Ed Ames, Singing Star Who Became a Familiar Face on TV, Dies at 95
Ed Ames, who first gained fame because the lead singer of the Ames Brothers, a chart-topping group whose success predated the rise of rock ’n’ roll, and who then turned to appearing as Fess Parker’s Indian companion on the favored NBC present “Daniel Boone,” died on Sunday at his dwelling in Beverly Hills, Calif. He was 95.
His spouse, Jeanne (Arnold) Ames, mentioned the trigger was Alzheimer’s illness.
Mr. Ames’s introduction to the highlight was a household affair. With their easy, clear harmonies, the Ames Brothers — Ed, Gene, Joe and Vic — had hit information from the late Forties by the late ’50s with materials starting from pre-World War I faculty songs (“The Sweetheart of Sigma Chi”) to people songs (“Goodnight Irene”) to like songs (“I Love You for Sentimental Reasons”). The quartet had a two-sided No. 1 hit in 1950 with “Sentimental Me” and “Rag Mop.” Their “You, You, You” held the highest spot for eight weeks in 1953 and stayed on the charts for almost eight months. All instructed, the Ames Brothers bought greater than 20 million information.
The Ames Brothers carried out at main venues together with Ciro’s in Hollywood and the Roxy in New York. They appeared usually in Las Vegas and on tv, as visitors of Milton Berle, Perry Como, Jackie Gleason and Ed Sullivan. In 1956, they’d their very own syndicated TV sequence. In 1958, (*95*) journal named them the vocal group of the 12 months.
But by 1960, Ed Ames had had sufficient.
“I thought I’d go out of my skull if I had to sing the same song again,” he mentioned in 1964. “We were in a comfortable groove, but it was a merry-go-round for me and I was getting bored.” His brothers continued on the nightclub circuit with out him.
After taking appearing classes, Mr. Ames was forged in an Off Broadway manufacturing of Arthur Miller’s “The Crucible” for $50 a week. He made his Broadway debut as Jerry Orbach’s substitute within the 1961 musical “Carnival!”
He additionally continued recording. As a solo artist, he had hits with “Try to Remember” (1965), “Time, Time” (1967), “My Cup Runneth Over” (1967) and “Who Will Answer?” (1968).
Mr. Ames additionally starred within the 1963 Broadway manufacturing of “One Flew Over the Cuckoo’s Nest,” Dale Wasserman’s adaptation of the Ken Kesey novel. He performed Chief Bromden, an American Indian affected person in a psychological hospital who feigns being mute and finally ends up suffocating the lead character — the rebellious Randle Patrick McMurphy, performed by Kirk Douglas (and later, on movie, by Jack Nicholson) — as an act of mercy.
It wouldn’t be the final time Mr. Ames performed a Native American.
His efficiency in “Cuckoo’s Nest” led to his best-known role: opposite Fess Parker on “Daniel Boone” as Mingo, the Oxford-educated son of a Cherokee woman and an English nobleman who joins Boone in his expeditions on the Tennessee frontier. (Mingo’s father was the Earl of Dunmore, but Mingo chose to remain part of the Cherokee Nation rather than claim the title.)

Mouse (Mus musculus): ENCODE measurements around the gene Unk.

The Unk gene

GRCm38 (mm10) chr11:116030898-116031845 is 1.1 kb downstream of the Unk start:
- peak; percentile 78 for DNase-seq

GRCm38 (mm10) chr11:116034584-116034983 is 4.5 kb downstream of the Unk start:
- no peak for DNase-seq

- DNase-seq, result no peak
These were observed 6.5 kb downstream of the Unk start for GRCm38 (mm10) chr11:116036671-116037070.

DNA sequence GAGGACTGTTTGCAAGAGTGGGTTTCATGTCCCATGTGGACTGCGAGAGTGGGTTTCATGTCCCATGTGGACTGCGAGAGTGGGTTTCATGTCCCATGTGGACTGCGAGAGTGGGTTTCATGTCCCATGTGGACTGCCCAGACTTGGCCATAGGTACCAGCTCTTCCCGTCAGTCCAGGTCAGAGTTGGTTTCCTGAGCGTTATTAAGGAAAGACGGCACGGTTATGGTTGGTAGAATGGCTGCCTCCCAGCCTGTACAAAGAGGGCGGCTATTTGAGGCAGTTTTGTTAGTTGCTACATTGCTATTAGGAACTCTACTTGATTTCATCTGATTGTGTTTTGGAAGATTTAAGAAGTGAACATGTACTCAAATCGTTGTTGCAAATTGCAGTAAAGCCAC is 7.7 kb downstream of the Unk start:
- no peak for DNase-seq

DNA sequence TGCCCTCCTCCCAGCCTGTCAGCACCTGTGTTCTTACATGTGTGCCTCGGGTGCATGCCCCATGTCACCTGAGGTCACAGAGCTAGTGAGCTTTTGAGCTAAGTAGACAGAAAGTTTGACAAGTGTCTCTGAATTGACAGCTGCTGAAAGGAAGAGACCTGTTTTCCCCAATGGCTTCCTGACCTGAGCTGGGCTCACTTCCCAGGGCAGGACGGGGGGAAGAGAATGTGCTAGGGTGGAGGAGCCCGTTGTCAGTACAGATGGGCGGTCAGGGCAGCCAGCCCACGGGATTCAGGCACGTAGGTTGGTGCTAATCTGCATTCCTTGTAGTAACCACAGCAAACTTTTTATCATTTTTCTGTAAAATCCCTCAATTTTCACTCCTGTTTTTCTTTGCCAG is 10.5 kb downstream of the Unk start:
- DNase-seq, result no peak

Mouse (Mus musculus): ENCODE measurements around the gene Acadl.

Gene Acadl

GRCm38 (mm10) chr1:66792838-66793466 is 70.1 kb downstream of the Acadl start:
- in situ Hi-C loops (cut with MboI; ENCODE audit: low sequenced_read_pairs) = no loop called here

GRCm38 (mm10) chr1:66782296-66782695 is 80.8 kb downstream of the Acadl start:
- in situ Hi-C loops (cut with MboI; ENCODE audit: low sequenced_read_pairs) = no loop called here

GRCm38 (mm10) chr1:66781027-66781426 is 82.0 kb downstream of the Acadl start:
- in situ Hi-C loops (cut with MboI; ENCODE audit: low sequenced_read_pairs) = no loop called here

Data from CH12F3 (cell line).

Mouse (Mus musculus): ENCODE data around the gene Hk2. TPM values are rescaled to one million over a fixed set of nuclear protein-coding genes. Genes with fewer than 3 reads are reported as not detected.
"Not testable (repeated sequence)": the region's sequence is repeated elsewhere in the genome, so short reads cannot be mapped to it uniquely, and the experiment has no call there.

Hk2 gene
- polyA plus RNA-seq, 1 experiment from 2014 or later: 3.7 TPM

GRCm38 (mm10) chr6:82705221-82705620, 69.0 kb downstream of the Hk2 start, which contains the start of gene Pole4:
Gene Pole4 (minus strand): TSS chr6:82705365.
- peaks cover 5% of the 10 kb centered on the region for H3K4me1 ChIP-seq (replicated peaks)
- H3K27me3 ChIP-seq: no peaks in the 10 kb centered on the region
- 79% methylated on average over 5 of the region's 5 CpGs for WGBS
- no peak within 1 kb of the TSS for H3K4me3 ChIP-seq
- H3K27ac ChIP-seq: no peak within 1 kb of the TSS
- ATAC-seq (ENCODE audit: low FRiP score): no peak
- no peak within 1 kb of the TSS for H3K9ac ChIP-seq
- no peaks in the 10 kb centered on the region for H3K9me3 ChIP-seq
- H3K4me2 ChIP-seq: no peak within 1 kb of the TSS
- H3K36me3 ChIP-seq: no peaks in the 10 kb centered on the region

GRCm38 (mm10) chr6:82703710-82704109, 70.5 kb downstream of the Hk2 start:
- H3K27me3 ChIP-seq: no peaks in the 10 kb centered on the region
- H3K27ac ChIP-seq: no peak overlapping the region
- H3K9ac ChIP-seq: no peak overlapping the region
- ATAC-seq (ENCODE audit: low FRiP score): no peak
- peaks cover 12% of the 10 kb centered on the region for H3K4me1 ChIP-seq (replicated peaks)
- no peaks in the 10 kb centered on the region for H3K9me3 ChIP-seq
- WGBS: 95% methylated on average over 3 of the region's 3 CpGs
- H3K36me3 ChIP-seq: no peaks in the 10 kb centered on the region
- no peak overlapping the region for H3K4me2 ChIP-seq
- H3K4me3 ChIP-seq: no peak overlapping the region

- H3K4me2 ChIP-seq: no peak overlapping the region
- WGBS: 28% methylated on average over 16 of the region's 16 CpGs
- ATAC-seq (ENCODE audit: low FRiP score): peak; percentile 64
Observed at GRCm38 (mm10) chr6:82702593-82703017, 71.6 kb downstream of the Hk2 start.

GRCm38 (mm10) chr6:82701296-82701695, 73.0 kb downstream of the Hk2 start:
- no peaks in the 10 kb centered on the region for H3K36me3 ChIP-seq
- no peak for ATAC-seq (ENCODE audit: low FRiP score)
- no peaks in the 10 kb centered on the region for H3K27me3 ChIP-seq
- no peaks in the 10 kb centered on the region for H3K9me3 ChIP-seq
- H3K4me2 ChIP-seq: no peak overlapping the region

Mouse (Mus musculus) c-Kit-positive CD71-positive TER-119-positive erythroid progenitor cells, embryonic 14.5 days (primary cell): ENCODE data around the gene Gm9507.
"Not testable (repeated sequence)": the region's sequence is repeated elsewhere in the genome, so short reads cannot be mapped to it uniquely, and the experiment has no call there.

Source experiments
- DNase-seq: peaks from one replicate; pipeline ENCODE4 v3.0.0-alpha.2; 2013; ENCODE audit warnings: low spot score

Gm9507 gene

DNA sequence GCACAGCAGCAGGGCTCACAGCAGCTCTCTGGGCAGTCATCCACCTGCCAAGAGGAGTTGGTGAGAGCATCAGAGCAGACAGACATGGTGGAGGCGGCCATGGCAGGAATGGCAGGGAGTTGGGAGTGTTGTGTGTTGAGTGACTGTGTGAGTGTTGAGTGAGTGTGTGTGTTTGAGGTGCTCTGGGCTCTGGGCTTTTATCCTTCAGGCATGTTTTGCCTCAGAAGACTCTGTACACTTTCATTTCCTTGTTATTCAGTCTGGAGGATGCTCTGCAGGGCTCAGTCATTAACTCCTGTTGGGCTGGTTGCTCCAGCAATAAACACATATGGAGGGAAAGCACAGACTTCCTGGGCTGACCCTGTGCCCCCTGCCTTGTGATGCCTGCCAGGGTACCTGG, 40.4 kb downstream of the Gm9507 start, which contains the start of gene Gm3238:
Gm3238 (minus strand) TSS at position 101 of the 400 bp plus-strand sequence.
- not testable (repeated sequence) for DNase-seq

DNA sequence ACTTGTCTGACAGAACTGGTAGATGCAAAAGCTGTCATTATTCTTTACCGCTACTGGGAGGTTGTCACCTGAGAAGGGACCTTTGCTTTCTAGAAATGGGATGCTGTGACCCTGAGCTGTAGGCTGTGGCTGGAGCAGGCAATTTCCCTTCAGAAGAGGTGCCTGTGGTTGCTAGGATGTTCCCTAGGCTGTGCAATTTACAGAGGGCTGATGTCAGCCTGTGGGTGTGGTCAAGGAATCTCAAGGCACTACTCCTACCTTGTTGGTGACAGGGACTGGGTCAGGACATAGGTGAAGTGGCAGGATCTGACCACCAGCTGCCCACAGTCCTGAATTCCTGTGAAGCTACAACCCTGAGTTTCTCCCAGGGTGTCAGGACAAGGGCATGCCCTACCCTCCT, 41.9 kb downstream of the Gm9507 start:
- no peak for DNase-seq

Mr. Ames played Mingo for the first four of the show’s six seasons, from 1964 to 1968. But his most memorable moment during those years did not come on “Daniel Boone.” It happened on April 29, 1965, when he was Johnny Carson’s guest on “The Tonight Show.”
In a segment that soon became a staple of “Tonight Show” highlight reels, Mr. Ames set out to teach Mr. Carson how to toss a tomahawk, using a rudimentary drawing of a sheriff on a wooden panel as his target. He threw the tomahawk across the stage. When it embedded precisely in the sheriff’s crotch, the audience reacted with loud, sustained laughter.
Mr. Ames tried to retrieve the tomahawk, but Mr. Carson grabbed his arm. As another roar of laughter subsided, Mr. Carson looked at Mr. Ames and said, “I didn’t even know you were Jewish.”
Ed Ames was born Edmund Dantes Urick in Malden, Mass., on July 9, 1927, the youngest of nine surviving children born to David and Sarah (Zaslavskaya) Urick, Jewish immigrants from Ukraine. In their teens, Ed and his three brothers formed a singing group and won amateur contests in the Boston area.
Originally billed as the Urick Brothers, then the Amory Brothers, they became the Ames Brothers when they were signed by Coral Records. They began having hits after moving to RCA Records in 1953.
Ed was the final surviving member of the Ames Brothers; Vic died in a automotive accident in 1978, Gene in 1997 and Joe in 2007. His first marriage, to Sara Cacheiro, ended in divorce. In addition to his wife, whom he married in 1998, he is survived by two children from his first marriage, Ronald and Sonya; a stepson, Stephen Saviano; seven grandchildren; and five great-grandchildren. His daughter Marcella Ames died before him.
In the 1980s and ’90s, Mr. Ames performed in regional productions of musicals including “South Pacific,” “Man of La Mancha” and “Carousel.” He was also seen occasionally on television, on “Murder, She Wrote,” “In the Heat of the Night” and — as himself — on the sitcom “It’s Garry Shandling’s Show.”
Dennis Hevesi, a former reporter for The Times, died in 2017. Shivani Gonzalez contributed reporting, and Kristen Noyes contributed research.